AM4 Edging Closer to Retail
AM4 has been around a while, but hidden. Now we know all the details.
Many of us were thinking that one of the bigger stories around CES would be the unveiling of a goodly chunk of AM4 motherboards. AM4 has been around for about half a year now, but only in system integrator builds (such as HP). These have all been based around Bristol Ridge APU (essentially an updated Carrizo APU). These SOCs are not exactly barn burners, but they provide a solid foundation for a low-cost build. The APUs features 2 modules/4 cores, a GCN based GPU, and limited southbridge I/O functionality.
During all this time the motherboards available from these OEMs are very basic units not fit for retail. Users simply could not go out and buy a Bristol Ridge APU and motherboard for themselves off of Newegg, Amazon, and elsewhere. Now after much speculation we finally got to see the first AM4 retail style boards unveiled at this year’s CES. AMD showed off around 16 boards based on previously unseen B350 and X370 chipsets.
AMD has had a pretty limited number of chipsets that they have introduced over the years. Their FM2+ offerings spanned the A series of chipsets, but they added very little in terms of functionality as compared to the 900 series that populate the AM3+ world. The latest offering from AMD was the A88x which was released in September 2013. At one time there was supposed to be a 1000 series of chipsets for AM3+, but those were cancelled and we have had the 900 series (which are identical to the previous 800 series) since 2011. This has been a pretty stagnant area for AMD and their partners. 3rd party chips have helped shore up the feature divide between AMD and Intel’s regular release of new chipsets and technologies attached to them.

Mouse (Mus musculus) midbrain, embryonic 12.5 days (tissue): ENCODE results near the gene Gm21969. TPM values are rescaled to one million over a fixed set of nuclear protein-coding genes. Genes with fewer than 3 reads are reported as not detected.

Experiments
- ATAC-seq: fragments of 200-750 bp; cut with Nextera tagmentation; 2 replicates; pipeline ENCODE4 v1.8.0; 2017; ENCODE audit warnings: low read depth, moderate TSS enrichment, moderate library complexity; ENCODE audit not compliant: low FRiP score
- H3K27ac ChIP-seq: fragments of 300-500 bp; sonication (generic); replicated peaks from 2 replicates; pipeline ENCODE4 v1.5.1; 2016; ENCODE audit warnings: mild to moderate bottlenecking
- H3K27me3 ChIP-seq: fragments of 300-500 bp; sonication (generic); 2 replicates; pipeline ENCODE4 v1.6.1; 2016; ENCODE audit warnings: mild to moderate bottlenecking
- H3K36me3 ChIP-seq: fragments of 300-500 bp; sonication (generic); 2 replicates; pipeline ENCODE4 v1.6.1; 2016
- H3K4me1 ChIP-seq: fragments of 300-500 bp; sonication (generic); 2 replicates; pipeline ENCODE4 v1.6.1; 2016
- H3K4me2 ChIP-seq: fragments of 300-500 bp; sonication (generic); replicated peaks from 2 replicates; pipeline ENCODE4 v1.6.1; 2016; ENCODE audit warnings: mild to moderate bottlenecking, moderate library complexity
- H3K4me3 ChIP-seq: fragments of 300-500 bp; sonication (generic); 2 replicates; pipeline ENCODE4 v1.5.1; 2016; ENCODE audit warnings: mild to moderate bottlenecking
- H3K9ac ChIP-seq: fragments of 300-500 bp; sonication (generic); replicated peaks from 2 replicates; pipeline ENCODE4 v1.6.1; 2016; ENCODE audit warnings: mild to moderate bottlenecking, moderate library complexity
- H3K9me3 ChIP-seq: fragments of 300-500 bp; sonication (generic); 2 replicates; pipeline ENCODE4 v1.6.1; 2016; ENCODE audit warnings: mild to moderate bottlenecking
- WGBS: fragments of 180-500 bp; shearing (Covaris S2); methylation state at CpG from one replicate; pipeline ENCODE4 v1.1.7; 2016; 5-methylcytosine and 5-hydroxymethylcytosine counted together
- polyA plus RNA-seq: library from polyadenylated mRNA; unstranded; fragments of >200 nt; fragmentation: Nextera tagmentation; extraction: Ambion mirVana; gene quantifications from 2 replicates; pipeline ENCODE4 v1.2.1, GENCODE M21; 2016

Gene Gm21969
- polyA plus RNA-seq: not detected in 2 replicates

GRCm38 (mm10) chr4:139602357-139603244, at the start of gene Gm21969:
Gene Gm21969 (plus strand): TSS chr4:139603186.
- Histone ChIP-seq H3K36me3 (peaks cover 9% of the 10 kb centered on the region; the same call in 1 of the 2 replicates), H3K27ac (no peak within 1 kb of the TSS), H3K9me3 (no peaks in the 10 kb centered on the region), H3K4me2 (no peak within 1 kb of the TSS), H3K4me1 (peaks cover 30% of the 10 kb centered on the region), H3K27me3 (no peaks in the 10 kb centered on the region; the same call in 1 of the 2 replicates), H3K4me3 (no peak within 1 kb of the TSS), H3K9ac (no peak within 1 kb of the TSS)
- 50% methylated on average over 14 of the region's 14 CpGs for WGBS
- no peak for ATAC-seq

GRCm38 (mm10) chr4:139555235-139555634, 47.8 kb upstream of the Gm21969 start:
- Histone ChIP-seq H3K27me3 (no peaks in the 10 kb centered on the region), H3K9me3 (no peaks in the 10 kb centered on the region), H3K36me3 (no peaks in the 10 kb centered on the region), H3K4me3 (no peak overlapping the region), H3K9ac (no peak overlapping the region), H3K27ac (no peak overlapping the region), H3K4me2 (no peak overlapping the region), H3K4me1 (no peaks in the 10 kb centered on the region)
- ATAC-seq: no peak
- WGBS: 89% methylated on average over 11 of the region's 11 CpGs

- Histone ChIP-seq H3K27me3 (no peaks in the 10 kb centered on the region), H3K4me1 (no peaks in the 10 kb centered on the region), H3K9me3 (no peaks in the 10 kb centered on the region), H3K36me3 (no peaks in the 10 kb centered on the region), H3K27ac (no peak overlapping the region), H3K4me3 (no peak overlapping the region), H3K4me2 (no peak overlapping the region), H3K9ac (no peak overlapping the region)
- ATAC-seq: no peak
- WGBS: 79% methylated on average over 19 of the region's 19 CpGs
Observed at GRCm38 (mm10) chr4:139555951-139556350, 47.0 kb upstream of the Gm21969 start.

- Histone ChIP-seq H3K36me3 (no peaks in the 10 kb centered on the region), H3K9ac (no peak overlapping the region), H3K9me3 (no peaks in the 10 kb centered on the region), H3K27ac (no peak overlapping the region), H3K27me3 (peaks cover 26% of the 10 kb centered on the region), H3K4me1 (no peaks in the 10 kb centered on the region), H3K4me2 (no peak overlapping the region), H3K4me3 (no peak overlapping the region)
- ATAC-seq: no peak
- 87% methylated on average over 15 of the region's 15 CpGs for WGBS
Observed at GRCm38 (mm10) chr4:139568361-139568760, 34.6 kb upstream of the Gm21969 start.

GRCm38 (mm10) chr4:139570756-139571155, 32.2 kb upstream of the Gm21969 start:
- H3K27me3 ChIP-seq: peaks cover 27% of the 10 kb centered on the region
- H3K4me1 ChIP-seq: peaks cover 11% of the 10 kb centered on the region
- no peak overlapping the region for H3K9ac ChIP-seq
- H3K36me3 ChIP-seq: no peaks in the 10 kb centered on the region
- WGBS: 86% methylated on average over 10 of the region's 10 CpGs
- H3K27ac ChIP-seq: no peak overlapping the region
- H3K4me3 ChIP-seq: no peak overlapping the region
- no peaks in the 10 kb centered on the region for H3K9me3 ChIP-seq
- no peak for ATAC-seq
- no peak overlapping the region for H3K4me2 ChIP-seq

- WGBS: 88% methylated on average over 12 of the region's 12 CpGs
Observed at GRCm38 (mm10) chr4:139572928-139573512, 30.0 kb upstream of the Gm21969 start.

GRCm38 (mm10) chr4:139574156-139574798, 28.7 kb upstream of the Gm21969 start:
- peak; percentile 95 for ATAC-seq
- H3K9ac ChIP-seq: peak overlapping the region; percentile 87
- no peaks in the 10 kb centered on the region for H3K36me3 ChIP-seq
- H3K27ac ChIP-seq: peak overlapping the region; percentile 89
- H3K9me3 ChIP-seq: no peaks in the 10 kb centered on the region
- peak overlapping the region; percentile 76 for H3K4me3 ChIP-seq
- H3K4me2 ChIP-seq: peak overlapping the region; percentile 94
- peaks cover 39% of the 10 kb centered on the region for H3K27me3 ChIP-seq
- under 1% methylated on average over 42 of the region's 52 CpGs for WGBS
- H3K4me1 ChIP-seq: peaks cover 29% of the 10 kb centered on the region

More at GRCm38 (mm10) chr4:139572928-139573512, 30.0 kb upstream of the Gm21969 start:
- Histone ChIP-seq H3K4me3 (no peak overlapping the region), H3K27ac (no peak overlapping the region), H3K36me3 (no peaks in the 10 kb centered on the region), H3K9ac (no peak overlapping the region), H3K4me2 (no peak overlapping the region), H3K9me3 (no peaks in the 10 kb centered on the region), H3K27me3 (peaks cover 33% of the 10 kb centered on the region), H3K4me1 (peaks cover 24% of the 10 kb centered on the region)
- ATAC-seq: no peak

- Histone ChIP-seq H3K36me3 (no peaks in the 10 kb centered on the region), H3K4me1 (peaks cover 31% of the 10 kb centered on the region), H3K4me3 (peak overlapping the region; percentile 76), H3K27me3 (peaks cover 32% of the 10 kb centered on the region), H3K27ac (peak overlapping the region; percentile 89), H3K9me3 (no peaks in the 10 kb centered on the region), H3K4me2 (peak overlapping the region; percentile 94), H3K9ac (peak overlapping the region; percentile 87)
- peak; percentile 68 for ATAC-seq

There are three primary chipsets being released as well as two physical layer chips that allow the use of the onboard southbridge on Ryzen and Bristol Ridge. The X370 for the enthusiast market, the B350 for the mainstream, and then the budget A320. The two chipset options for utilizing the SOC’s southbridge functionality are the X300 and A/B300.
Before we jump into the chipsets we should take a look at what kind of functionality Ryzen and Bristol Ridge have that can be leveraged by motherboard manufacturers. Bristol Ridge is a true SOC in that it contains the GPU, CPU, and southbridge functionality to stand alone. Ryzen is different in that it does not have the GPU portion so it still requires a standalone graphics card to work. Bristol Ridge is based off of the older Carrizo design and does not feature the flexibility in its I/O connections that Ryzen does.
Bristol Ridge features up to 8 lanes of PCI-E 3.0. The I/O on it includes 2 native SATA6G ports as well as the ability to either utilize two more PCI-e lanes or have them as x2 NVME. That is about as flexible as it gets. It also natively supports four USB 3.1 gen 1 ports. For a chip that was designed to be a mobile focused SoC it makes sense that it will not max out PCI-E lanes or SATA ports. It still is enough to satisfy most mobile and SFF builds.